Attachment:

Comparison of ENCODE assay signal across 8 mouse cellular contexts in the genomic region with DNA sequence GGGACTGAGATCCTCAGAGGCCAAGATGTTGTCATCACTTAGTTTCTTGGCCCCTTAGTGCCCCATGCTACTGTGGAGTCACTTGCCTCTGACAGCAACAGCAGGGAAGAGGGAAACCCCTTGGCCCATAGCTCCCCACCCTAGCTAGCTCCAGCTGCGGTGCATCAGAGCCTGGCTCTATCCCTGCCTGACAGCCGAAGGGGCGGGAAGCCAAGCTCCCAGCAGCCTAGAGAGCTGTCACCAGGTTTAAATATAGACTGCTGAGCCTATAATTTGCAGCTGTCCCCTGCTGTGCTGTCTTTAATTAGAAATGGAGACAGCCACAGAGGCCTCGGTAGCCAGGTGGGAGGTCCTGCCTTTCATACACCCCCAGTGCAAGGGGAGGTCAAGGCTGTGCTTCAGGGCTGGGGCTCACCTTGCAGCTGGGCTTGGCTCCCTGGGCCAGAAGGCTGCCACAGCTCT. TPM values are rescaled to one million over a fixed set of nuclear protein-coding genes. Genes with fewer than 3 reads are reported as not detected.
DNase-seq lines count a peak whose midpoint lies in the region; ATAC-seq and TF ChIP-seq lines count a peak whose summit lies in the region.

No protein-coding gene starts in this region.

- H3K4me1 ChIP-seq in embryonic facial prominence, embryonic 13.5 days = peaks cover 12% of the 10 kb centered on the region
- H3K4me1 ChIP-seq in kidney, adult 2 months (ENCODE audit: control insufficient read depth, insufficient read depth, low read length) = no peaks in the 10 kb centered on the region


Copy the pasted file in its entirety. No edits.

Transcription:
Comparison of ENCODE assay signal across 8 mouse cellular contexts in the genomic region with DNA sequence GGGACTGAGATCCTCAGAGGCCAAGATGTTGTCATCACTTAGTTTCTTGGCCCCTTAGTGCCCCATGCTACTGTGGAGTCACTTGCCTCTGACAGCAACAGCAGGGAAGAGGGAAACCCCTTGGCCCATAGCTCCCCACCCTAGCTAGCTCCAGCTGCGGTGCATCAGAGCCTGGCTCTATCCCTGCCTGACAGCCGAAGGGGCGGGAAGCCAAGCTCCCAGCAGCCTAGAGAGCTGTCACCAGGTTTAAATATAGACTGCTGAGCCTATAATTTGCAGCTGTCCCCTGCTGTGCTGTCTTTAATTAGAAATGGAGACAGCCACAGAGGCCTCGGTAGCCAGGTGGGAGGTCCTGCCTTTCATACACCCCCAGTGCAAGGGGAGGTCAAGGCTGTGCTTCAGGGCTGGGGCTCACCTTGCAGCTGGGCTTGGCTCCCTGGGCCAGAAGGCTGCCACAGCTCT. TPM values are rescaled to one million over a fixed set of nuclear protein-coding genes. Genes with fewer than 3 reads are reported as not detected.
DNase-seq lines count a peak whose midpoint lies in the region; ATAC-seq and TF ChIP-seq lines count a peak whose summit lies in the region.

No protein-coding gene starts in this region.

- H3K4me1 ChIP-seq in embryonic facial prominence, embryonic 13.5 days = peaks cover 12% of the 10 kb centered on the region
- H3K4me1 ChIP-seq in kidney, adult 2 months (ENCODE audit: control insufficient read depth, insufficient read depth, low read length) = no peaks in the 10 kb centered on the region